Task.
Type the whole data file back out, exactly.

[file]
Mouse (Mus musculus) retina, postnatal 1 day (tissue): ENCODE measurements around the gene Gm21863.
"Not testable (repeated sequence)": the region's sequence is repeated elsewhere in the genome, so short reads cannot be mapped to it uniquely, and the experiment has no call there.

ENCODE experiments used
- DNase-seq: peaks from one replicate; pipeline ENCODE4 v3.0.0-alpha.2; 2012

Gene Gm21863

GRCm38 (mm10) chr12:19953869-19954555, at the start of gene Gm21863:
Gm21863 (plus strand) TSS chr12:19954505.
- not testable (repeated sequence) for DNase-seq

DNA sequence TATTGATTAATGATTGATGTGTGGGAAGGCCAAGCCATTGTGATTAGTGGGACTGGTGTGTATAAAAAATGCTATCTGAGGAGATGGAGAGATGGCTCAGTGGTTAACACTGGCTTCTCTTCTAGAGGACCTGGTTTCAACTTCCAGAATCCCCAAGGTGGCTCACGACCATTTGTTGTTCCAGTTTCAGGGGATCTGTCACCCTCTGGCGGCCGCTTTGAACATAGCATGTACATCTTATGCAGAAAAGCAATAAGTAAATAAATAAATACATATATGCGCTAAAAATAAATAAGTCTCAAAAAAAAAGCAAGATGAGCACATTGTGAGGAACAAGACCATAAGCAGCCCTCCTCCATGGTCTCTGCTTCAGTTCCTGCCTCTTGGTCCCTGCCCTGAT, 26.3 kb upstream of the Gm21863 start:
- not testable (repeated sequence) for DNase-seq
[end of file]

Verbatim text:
Mouse (Mus musculus) retina, postnatal 1 day (tissue): ENCODE measurements around the gene Gm21863.
"Not testable (repeated sequence)": the region's sequence is repeated elsewhere in the genome, so short reads cannot be mapped to it uniquely, and the experiment has no call there.

ENCODE experiments used
- DNase-seq: peaks from one replicate; pipeline ENCODE4 v3.0.0-alpha.2; 2012

Gene Gm21863

GRCm38 (mm10) chr12:19953869-19954555, at the start of gene Gm21863:
Gm21863 (plus strand) TSS chr12:19954505.
- not testable (repeated sequence) for DNase-seq

DNA sequence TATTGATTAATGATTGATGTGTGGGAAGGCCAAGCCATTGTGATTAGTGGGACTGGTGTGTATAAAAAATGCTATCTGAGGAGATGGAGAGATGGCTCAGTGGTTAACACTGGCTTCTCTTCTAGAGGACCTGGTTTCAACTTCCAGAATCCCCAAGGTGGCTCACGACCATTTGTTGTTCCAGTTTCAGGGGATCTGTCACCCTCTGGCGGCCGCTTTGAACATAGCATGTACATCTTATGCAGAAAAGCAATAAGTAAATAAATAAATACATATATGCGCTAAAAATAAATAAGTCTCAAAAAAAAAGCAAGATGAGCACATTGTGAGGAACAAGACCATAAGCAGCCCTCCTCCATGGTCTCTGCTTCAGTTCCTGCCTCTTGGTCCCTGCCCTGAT, 26.3 kb upstream of the Gm21863 start:
- not testable (repeated sequence) for DNase-seq